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Accessibility is to make things work for everyone, including people with various disabilities and impairments.

It is also part of many countries' legislation. There is the Web Accessibility Directive in all EU countries, Americans with Disabilities Act (ADA) and Section 508 in the US and lots of others.

Most of those laws or policies require a website to meet the Web Content Accessibility Guidelines (WCAG) 2.1 AA or a version of it. Therefore, knowing how compliant something is to WCAG can be a big advantage and the reason why some software might be used/procured/recommended and others might not.

Just because something is WCAG compliant doesn't mean there are no barriers and you're not excluding anyone, but it is a good start and internationally acknowledged.

How accessible is DokuWiki?

A DokuWiki instance is made up of at least the core engine, the content you put into the wiki and optionally some extensions (plugins and maybe a different template). All of those will have different levels of accessibility.

Core engine

The Hogfather version of the core engine with the default template and no plugins was audited for WCAG compliance in March 2021. The WCAG audit report shows that DokuWiki is currently not WCAG compliant.

You can follow the progress of the issues raised or even help out fixing them at the 'Accessibility Audit' project on GitHub.


There is currently no way of knowing if the extensions you use are accessible or not, other than auditing them yourself.

It would be good if there was a consistent way for plugin and template authors to at least self-declare the level of accessibility.


Even with a fully compliant core engine, the content that you put into the wiki can still cause accessibility issues and make your wiki not compliant.

Here are a few tips on how to make sure the content of your wiki stays as accessible as possible:

  • Make sure to only use the formatting as intended so the correct semantics are used. For example, don't use headings for making something big and bold if it's not meant to be a heading. Don't use a table to highlight some text.
  • Give links a text that makes their purpose clear.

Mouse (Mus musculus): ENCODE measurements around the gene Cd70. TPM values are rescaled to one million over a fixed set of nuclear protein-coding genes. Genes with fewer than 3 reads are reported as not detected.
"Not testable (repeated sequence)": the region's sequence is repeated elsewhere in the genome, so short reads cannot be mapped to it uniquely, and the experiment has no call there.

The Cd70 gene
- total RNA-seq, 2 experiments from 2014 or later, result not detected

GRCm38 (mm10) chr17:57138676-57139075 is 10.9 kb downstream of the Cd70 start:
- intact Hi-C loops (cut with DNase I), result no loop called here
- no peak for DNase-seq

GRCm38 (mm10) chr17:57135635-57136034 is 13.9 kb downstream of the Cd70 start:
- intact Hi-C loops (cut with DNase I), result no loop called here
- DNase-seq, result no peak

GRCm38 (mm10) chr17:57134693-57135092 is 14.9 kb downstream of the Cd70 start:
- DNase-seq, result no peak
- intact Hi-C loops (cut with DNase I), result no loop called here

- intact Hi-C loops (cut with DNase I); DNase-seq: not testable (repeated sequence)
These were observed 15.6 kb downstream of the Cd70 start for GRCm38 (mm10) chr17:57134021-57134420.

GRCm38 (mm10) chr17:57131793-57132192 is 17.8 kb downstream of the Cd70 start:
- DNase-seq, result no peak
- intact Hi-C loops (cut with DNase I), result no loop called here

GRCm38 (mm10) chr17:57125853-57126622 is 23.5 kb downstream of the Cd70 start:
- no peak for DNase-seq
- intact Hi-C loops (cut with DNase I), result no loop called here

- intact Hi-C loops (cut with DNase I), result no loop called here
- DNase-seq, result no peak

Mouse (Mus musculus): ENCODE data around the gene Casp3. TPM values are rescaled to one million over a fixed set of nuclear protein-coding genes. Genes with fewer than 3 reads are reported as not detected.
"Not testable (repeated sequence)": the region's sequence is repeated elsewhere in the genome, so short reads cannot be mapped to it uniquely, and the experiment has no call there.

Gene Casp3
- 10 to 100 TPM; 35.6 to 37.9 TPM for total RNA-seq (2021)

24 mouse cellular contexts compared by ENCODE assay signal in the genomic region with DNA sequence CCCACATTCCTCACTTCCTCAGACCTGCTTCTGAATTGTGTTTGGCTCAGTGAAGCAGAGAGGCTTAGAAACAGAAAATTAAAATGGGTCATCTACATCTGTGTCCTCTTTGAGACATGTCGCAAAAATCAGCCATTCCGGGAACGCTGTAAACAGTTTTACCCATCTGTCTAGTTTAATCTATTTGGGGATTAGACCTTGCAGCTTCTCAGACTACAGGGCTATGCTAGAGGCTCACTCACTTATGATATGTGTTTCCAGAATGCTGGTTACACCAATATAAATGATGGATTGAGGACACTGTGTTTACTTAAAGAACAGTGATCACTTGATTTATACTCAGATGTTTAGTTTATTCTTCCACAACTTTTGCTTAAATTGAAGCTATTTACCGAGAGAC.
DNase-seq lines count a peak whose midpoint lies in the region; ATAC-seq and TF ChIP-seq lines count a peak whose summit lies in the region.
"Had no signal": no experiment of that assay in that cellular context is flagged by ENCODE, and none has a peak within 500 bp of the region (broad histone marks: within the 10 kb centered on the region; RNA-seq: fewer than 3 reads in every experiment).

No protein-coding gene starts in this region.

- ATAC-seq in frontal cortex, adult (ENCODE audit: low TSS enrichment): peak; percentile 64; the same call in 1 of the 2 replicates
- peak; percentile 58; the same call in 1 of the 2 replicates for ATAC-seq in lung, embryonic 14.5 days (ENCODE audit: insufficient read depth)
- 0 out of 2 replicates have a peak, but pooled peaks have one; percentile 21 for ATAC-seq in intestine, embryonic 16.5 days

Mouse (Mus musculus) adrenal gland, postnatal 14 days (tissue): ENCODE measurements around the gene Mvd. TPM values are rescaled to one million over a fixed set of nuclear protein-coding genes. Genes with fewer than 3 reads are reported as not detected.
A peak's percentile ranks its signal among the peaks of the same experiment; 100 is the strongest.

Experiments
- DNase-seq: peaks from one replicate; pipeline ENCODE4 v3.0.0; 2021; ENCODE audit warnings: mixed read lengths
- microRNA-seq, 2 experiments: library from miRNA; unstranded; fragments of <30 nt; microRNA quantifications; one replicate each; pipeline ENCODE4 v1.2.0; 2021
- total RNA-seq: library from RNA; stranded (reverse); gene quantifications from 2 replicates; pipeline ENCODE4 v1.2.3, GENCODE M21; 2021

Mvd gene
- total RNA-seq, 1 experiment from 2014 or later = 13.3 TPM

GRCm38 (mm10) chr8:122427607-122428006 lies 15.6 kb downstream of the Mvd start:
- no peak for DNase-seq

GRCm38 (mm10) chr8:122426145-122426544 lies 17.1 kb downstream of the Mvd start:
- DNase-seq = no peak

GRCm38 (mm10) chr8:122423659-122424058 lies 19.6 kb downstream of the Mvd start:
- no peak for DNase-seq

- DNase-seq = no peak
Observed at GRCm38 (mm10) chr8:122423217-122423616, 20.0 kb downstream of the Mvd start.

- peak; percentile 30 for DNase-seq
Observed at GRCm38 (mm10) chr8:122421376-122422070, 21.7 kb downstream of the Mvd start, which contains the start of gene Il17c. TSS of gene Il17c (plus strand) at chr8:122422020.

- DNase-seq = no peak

• Headings should accurately describe their topic or purpose.
  • Headings should ideally not skip any levels in their hierarchy and together reflect what the page is about. For example, make sure after a heading level 3 only follows a heading level 2, 3 or 4.
  • The page title (the text that labels browser tabs) should describe topic or purpose of the main page content. That can be achieved with the 'useheading' config option as that uses the first heading of the main content for the page title.
  • Give images that are not decorative an alternative text that conveys the same meaning as the image. The alternative text can either be added to the image syntax itself, for example {{file.png|alternative text}}, or it can be described in the text above or below.
  • But always add alternative text via the syntax if that image is also within a link and there is no other text in the link. It should then describe the purpose of the link.
  • Videos should have captions and audio descriptions (if there are meaningful visuals that are not already described in the video).
  • Make sure to declare the correct language. When your wiki contains pages in different languages, the Translation plugin does that (but only if the 'translateui' option is used). When your wiki contains different languages within the same page, the Wrap plugin does that with the language syntax. For example, <wrap :en>This text is explicitly marked as English.</wrap>.
accessibility.txt · Last modified: 2024-02-28 09:16 by saggi

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